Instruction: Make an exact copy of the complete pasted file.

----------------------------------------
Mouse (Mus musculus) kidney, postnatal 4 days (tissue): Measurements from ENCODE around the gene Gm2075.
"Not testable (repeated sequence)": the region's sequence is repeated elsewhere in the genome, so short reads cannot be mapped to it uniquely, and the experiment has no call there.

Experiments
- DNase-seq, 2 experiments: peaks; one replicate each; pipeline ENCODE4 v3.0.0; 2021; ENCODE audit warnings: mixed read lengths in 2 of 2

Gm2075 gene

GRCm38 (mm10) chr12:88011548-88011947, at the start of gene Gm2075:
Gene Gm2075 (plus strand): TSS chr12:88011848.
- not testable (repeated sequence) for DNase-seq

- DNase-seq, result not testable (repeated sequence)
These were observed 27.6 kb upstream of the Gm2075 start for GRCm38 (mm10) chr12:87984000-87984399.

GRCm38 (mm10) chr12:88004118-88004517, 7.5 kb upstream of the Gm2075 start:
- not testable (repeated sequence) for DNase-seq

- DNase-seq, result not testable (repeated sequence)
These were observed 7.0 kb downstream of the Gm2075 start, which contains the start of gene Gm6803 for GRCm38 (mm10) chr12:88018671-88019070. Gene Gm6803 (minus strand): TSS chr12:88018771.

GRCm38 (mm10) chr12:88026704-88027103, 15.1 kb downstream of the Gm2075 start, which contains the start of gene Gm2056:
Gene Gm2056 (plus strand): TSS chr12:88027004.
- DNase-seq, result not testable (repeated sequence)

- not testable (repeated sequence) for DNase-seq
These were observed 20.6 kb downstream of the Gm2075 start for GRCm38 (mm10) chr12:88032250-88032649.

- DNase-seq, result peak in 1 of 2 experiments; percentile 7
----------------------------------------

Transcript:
Mouse (Mus musculus) kidney, postnatal 4 days (tissue): Measurements from ENCODE around the gene Gm2075.
"Not testable (repeated sequence)": the region's sequence is repeated elsewhere in the genome, so short reads cannot be mapped to it uniquely, and the experiment has no call there.

Experiments
- DNase-seq, 2 experiments: peaks; one replicate each; pipeline ENCODE4 v3.0.0; 2021; ENCODE audit warnings: mixed read lengths in 2 of 2

Gm2075 gene

GRCm38 (mm10) chr12:88011548-88011947, at the start of gene Gm2075:
Gene Gm2075 (plus strand): TSS chr12:88011848.
- not testable (repeated sequence) for DNase-seq

- DNase-seq, result not testable (repeated sequence)
These were observed 27.6 kb upstream of the Gm2075 start for GRCm38 (mm10) chr12:87984000-87984399.

GRCm38 (mm10) chr12:88004118-88004517, 7.5 kb upstream of the Gm2075 start:
- not testable (repeated sequence) for DNase-seq

- DNase-seq, result not testable (repeated sequence)
These were observed 7.0 kb downstream of the Gm2075 start, which contains the start of gene Gm6803 for GRCm38 (mm10) chr12:88018671-88019070. Gene Gm6803 (minus strand): TSS chr12:88018771.

GRCm38 (mm10) chr12:88026704-88027103, 15.1 kb downstream of the Gm2075 start, which contains the start of gene Gm2056:
Gene Gm2056 (plus strand): TSS chr12:88027004.
- DNase-seq, result not testable (repeated sequence)

- not testable (repeated sequence) for DNase-seq
These were observed 20.6 kb downstream of the Gm2075 start for GRCm38 (mm10) chr12:88032250-88032649.

- DNase-seq, result peak in 1 of 2 experiments; percentile 7